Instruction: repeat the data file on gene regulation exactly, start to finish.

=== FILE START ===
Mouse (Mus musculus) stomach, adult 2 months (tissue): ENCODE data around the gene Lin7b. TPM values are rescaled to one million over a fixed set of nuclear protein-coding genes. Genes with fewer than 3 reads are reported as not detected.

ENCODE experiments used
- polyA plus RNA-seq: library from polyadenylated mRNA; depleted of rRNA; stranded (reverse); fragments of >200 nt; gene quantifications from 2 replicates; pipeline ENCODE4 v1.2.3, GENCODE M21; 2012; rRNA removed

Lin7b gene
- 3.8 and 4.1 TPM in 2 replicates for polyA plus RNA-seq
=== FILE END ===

Mouse (Mus musculus) stomach, adult 2 months (tissue): ENCODE data around the gene Lin7b. TPM values are rescaled to one million over a fixed set of nuclear protein-coding genes. Genes with fewer than 3 reads are reported as not detected.

ENCODE experiments used
- polyA plus RNA-seq: library from polyadenylated mRNA; depleted of rRNA; stranded (reverse); fragments of >200 nt; gene quantifications from 2 replicates; pipeline ENCODE4 v1.2.3, GENCODE M21; 2012; rRNA removed

Lin7b gene
- 3.8 and 4.1 TPM in 2 replicates for polyA plus RNA-seq